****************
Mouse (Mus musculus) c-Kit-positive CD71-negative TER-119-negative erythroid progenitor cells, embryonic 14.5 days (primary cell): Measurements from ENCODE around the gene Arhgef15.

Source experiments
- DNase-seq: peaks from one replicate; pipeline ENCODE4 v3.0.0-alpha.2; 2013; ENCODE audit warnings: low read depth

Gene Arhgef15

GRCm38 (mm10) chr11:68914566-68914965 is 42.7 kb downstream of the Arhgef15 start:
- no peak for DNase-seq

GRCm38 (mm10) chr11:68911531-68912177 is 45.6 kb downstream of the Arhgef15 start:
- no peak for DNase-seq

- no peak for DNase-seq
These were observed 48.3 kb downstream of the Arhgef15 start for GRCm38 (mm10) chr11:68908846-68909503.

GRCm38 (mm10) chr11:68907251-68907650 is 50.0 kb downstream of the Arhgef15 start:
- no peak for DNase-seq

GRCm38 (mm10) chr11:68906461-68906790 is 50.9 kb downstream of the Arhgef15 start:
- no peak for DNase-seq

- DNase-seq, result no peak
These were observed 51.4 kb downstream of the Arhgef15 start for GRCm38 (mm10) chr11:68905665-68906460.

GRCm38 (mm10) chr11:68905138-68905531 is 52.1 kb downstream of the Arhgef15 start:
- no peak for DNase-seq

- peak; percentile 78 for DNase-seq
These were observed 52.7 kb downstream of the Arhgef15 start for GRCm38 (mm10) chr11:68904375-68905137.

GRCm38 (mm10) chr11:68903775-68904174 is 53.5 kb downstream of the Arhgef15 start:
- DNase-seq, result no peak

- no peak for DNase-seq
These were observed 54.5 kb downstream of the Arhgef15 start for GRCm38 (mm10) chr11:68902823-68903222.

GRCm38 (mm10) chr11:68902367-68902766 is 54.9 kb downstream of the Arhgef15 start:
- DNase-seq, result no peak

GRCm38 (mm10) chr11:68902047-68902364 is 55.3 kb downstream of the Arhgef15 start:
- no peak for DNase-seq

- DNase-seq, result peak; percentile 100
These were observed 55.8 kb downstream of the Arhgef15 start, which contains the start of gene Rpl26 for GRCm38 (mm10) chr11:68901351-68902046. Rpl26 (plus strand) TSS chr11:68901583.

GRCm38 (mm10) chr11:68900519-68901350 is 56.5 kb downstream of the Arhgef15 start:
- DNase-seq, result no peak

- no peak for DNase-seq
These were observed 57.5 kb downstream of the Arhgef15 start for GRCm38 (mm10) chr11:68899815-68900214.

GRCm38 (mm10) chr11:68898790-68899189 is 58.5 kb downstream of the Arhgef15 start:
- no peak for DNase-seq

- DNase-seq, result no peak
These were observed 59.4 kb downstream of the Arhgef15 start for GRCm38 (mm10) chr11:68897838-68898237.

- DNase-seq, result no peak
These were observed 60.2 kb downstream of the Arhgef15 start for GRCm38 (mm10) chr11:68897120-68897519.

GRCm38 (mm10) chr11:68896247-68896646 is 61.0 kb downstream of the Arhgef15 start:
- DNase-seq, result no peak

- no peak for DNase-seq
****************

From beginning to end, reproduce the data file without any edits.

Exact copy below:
Mouse (Mus musculus) c-Kit-positive CD71-negative TER-119-negative erythroid progenitor cells, embryonic 14.5 days (primary cell): Measurements from ENCODE around the gene Arhgef15.

Source experiments
- DNase-seq: peaks from one replicate; pipeline ENCODE4 v3.0.0-alpha.2; 2013; ENCODE audit warnings: low read depth

Gene Arhgef15

GRCm38 (mm10) chr11:68914566-68914965 is 42.7 kb downstream of the Arhgef15 start:
- no peak for DNase-seq

GRCm38 (mm10) chr11:68911531-68912177 is 45.6 kb downstream of the Arhgef15 start:
- no peak for DNase-seq

- no peak for DNase-seq
These were observed 48.3 kb downstream of the Arhgef15 start for GRCm38 (mm10) chr11:68908846-68909503.

GRCm38 (mm10) chr11:68907251-68907650 is 50.0 kb downstream of the Arhgef15 start:
- no peak for DNase-seq

GRCm38 (mm10) chr11:68906461-68906790 is 50.9 kb downstream of the Arhgef15 start:
- no peak for DNase-seq

- DNase-seq, result no peak
These were observed 51.4 kb downstream of the Arhgef15 start for GRCm38 (mm10) chr11:68905665-68906460.

GRCm38 (mm10) chr11:68905138-68905531 is 52.1 kb downstream of the Arhgef15 start:
- no peak for DNase-seq

- peak; percentile 78 for DNase-seq
These were observed 52.7 kb downstream of the Arhgef15 start for GRCm38 (mm10) chr11:68904375-68905137.

GRCm38 (mm10) chr11:68903775-68904174 is 53.5 kb downstream of the Arhgef15 start:
- DNase-seq, result no peak

- no peak for DNase-seq
These were observed 54.5 kb downstream of the Arhgef15 start for GRCm38 (mm10) chr11:68902823-68903222.

GRCm38 (mm10) chr11:68902367-68902766 is 54.9 kb downstream of the Arhgef15 start:
- DNase-seq, result no peak

GRCm38 (mm10) chr11:68902047-68902364 is 55.3 kb downstream of the Arhgef15 start:
- no peak for DNase-seq

- DNase-seq, result peak; percentile 100
These were observed 55.8 kb downstream of the Arhgef15 start, which contains the start of gene Rpl26 for GRCm38 (mm10) chr11:68901351-68902046. Rpl26 (plus strand) TSS chr11:68901583.

GRCm38 (mm10) chr11:68900519-68901350 is 56.5 kb downstream of the Arhgef15 start:
- DNase-seq, result no peak

- no peak for DNase-seq
These were observed 57.5 kb downstream of the Arhgef15 start for GRCm38 (mm10) chr11:68899815-68900214.

GRCm38 (mm10) chr11:68898790-68899189 is 58.5 kb downstream of the Arhgef15 start:
- no peak for DNase-seq

- DNase-seq, result no peak
These were observed 59.4 kb downstream of the Arhgef15 start for GRCm38 (mm10) chr11:68897838-68898237.

- DNase-seq, result no peak
These were observed 60.2 kb downstream of the Arhgef15 start for GRCm38 (mm10) chr11:68897120-68897519.

GRCm38 (mm10) chr11:68896247-68896646 is 61.0 kb downstream of the Arhgef15 start:
- DNase-seq, result no peak

- no peak for DNase-seq